CM . . .
. Volume XXII Number 36. . . .May 20, 2016
William Shakespeare. (Crabtree Chrome).
St. Catharines, ON: Crabtree, 2016.
48 pp., pbk., hc. & html, $11.95 (pbk.),$26.95 (List RLB), $21.56 (School RLB).
ISBN 978-0-7787-2229-8 (pbk.), ISBN 978-0-7787-2290-8 (RLB), ISBN 978-1-4271-8087-2 (html).
Shakespeare, William, 1564-1616-Juvenile literature.
Dramatists-English-Early modern, 1500-1700-Biography-Juvenile literature.
Grades 9 and up / Ages 14 and up.
Review by Joanne Peters.
Shakespeare invented thousands of words in the English language. There were no English grammar rules or dictionaries at the time. The country was growing fast and the language was changing constantly. Shakespeare borrowed words from ancient books and foreign languages. He also changed and joined English words in new ways.
Here are some of the words Shakespeare invented that we still use today: arch-villain, bedazzled, belongings, bloody, bump, cold-blooded, dawn, eventful, eyeball, fashionable, generous, gloomy, gossip, hurry, leaky, lonely, luggage, majestic, manager, mimic, moonbeam, schoolboy, scuffle, swagger, uncomfortable, unreal, and zany.
2016 marks the 400th anniversary of William Shakespeare’s death, and so the Bard is an obvious choice of subject for Crabtree Publishing’s “Chrome” nonfiction series. His plays were written for audiences that included royalty, ruffians, and everyone in between and offered something for all: comic escapism featuring humour ranging from the bawdy to the ironic, tragically flawed characters whose personal weaknesses brought sadness and their own deaths, tales of star-crossed lovers. In many ways, the selection was not unlike that offered by today’s network television (although Shakespeare didn’t do food shows.) Who was Shakespeare? Why are his plays studied, performed, and enjoyed, four centuries after his death? Why does his work eclipse that of his equally talented contemporaries? William Shakespeare is a 48 page exploration of these questions in a book that is easy reading for its audience (Grade 2 reading level, with a Grade 6-9+ interest level), while providing plenty of information about him.
The opening chapter, “Much Ado about Nothing?”, offers a quick introduction to the Bard of Avon. Although the details of his personal life are a blend of known fact and educated speculation, the strength of his literary output is indisputable. “The Life and Times of Shakespeare” offers some biographical basics: when and where Shakespeare was born, his family circumstances (the eldest surviving child of eight children born to respectable, but hardly wealthy parents), his early marriage to Anne Hathaway, and his life-changing decision to leave Stratford-upon-Avon for London. London’s theatres were the “Broadway” of Elizabethan England, and William achieved early success with the performance of his history plays. By 1594 (towards the end of Elizabeth I’s reign), he joined the acting company known as the Lord Chamberlain’s Men, first as an actor, and then, as the company’s resident writer. He must have been an astute businessman as well; as part-owner of the acting company, along with other investors in his shows - known as “sharers” – he built the Globe Theatre, a three-story, open-air amphitheater capable of holding up to 3,000 people.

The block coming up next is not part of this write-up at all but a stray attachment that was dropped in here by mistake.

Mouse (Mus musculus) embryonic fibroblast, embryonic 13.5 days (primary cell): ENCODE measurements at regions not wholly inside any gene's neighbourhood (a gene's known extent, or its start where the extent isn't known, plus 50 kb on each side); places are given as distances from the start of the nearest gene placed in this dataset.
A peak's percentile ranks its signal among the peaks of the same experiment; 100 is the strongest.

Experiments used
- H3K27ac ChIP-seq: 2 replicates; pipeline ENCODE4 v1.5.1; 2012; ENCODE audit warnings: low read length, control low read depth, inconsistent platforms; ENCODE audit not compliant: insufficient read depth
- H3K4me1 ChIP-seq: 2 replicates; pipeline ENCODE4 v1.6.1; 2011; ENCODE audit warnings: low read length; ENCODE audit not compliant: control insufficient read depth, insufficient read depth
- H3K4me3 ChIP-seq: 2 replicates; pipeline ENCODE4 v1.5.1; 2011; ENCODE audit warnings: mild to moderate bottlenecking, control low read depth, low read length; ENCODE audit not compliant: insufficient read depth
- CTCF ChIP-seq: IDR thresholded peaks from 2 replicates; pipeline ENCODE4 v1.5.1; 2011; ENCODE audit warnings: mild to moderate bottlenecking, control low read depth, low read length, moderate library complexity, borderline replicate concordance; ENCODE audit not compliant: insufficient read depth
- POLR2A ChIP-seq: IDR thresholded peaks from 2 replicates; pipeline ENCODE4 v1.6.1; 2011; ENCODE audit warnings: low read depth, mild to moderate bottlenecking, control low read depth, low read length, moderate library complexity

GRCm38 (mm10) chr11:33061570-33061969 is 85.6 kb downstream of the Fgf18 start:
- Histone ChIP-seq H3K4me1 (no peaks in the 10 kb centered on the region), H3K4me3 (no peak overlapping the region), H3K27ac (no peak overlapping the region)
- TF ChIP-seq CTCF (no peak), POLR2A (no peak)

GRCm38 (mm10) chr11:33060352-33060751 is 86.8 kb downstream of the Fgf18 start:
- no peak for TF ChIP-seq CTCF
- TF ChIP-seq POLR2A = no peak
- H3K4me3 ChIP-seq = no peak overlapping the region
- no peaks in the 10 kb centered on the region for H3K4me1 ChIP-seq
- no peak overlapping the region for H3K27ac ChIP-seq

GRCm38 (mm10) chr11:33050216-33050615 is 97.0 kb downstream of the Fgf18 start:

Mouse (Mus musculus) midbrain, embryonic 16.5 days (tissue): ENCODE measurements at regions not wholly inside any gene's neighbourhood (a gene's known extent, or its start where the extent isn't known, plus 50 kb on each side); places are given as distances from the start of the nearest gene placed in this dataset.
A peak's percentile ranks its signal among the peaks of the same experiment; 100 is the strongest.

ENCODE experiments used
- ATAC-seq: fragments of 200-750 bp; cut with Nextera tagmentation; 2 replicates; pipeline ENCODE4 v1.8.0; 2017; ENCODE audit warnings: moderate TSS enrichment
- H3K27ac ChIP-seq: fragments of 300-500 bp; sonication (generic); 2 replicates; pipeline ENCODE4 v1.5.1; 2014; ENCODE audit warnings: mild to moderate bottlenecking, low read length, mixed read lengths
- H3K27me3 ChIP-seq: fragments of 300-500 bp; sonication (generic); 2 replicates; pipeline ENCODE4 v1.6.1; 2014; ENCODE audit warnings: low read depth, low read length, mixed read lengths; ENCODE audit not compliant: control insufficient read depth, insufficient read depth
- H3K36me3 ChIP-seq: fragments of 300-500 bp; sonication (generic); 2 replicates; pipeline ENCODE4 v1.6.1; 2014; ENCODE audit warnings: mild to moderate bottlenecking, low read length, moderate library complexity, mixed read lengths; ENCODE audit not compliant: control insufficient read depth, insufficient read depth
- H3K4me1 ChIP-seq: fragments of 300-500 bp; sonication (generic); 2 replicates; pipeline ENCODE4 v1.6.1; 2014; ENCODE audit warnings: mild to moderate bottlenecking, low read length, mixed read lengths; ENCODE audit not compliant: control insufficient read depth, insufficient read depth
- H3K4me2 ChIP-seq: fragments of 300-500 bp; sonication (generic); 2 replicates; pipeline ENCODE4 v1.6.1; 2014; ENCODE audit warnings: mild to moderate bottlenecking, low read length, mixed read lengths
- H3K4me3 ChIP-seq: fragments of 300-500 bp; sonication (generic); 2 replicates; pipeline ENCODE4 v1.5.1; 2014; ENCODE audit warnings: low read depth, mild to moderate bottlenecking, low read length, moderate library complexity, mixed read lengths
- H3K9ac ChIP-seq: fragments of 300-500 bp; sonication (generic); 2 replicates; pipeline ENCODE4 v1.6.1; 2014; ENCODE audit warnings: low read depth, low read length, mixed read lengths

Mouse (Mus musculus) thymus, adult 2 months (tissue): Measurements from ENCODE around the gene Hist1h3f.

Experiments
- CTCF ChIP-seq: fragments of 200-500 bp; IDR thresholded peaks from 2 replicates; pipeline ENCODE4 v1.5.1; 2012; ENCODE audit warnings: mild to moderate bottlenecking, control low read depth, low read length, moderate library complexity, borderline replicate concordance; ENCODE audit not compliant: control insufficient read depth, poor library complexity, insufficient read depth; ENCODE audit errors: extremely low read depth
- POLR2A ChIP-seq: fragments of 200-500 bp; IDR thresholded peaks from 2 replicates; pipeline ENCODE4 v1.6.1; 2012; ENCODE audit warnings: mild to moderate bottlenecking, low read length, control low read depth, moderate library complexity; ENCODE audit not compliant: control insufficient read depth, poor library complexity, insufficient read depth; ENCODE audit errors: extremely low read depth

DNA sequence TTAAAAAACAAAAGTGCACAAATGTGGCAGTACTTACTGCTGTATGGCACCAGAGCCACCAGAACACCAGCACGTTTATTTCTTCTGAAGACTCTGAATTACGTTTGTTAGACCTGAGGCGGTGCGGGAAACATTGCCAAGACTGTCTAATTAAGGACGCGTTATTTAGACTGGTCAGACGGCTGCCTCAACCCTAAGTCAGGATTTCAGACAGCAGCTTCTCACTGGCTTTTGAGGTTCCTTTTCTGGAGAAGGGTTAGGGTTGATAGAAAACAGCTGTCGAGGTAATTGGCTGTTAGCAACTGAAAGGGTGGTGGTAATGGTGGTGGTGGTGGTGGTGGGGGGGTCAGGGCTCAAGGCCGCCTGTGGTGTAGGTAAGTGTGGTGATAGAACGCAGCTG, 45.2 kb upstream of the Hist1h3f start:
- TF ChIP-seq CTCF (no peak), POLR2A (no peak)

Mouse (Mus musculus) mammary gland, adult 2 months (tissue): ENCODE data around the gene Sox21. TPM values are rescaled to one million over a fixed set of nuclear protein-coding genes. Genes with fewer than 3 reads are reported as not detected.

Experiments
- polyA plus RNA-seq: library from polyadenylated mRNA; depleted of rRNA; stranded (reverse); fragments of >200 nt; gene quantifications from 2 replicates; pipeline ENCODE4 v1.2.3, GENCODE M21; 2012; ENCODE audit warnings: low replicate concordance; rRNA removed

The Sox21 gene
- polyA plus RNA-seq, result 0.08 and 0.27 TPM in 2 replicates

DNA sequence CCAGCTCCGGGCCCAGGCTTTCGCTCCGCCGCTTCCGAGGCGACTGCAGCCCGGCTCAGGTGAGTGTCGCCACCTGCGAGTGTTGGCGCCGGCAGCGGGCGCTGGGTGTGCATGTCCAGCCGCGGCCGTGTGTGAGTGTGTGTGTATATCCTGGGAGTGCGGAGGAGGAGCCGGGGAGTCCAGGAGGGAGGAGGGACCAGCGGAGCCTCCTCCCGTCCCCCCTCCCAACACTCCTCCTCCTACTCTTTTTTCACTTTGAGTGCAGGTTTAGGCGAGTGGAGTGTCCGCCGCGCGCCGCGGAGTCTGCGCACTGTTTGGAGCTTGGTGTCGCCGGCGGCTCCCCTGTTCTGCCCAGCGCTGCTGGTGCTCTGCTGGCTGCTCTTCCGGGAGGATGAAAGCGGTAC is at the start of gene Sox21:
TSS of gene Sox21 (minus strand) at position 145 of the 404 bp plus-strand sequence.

But, to quote Hamlet, “the play’s the thing” that has made Shakespeare a dramatist for all ages. The chapter entitled “Shakespeare’s Work” offers quick summaries of the plays’ genres, the historical context in which they were written and performed, and a sense of why they were so appealing and successful when they came to the stage. Although Shakespeare’s fame rests largely on his dramatic works, when a bubonic plague epidemic in 1593 forced closure of London’s theatres, he wrote narrative poems, such as “Venus and Adonis”, as well as 154 sonnets. He had no qualms about taking liberties with historical facts about previous English kings and queens if that was necessary to please royal audiences. Elizabeth I’s successor, James I, liked plays which had “sad scenes, magic moments, and mostly happy endings”, and Shakespeare delivered what the King wanted to see. Then as now, special effects wowed audiences, and, although the technology of the time was limited to trap doors, ropes and wires, fireworks and guns provided light shows and sound (as well as the fire which ultimately burned down the Globe.)